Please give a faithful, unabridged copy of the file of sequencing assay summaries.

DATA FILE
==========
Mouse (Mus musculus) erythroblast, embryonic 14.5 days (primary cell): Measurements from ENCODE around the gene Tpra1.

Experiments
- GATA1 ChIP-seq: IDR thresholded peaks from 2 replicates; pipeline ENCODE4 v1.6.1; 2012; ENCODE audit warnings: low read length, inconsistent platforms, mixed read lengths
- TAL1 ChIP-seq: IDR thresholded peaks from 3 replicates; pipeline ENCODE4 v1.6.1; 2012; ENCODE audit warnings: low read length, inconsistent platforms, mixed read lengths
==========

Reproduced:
Mouse (Mus musculus) erythroblast, embryonic 14.5 days (primary cell): Measurements from ENCODE around the gene Tpra1.

Experiments
- GATA1 ChIP-seq: IDR thresholded peaks from 2 replicates; pipeline ENCODE4 v1.6.1; 2012; ENCODE audit warnings: low read length, inconsistent platforms, mixed read lengths
- TAL1 ChIP-seq: IDR thresholded peaks from 3 replicates; pipeline ENCODE4 v1.6.1; 2012; ENCODE audit warnings: low read length, inconsistent platforms, mixed read lengths